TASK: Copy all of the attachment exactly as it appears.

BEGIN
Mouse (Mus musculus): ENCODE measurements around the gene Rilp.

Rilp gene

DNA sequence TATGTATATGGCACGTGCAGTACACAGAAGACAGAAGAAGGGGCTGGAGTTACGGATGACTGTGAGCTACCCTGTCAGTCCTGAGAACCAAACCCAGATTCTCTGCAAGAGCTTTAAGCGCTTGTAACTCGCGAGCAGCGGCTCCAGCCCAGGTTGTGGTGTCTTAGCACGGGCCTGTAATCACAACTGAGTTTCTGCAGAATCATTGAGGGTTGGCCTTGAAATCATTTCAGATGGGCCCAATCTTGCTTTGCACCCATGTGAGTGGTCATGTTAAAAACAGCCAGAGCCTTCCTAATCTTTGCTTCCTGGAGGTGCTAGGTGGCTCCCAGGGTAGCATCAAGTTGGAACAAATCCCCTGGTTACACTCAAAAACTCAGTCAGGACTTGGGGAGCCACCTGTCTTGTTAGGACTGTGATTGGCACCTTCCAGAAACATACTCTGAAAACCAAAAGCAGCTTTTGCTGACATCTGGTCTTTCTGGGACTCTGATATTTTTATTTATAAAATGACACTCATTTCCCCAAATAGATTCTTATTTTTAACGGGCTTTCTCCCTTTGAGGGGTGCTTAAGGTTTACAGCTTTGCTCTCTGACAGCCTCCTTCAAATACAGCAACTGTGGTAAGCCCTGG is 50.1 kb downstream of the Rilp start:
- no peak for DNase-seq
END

Mouse (Mus musculus): ENCODE measurements around the gene Rilp.

Rilp gene

DNA sequence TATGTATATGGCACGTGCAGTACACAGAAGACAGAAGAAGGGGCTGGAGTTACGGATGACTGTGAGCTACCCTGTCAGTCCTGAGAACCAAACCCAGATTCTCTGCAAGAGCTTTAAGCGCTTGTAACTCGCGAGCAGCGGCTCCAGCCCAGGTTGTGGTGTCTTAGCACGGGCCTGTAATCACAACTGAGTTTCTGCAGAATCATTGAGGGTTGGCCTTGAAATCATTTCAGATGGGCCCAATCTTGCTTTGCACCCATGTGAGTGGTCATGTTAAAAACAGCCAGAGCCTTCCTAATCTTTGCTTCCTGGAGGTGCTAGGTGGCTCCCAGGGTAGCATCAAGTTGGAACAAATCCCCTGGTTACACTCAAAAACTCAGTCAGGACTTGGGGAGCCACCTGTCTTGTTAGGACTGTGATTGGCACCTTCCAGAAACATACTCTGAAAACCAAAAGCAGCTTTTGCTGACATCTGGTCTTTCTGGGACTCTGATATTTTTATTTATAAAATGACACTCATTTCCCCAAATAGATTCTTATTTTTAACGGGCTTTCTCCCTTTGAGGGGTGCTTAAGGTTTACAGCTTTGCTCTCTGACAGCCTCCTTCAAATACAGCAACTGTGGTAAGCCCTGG is 50.1 kb downstream of the Rilp start:
- no peak for DNase-seq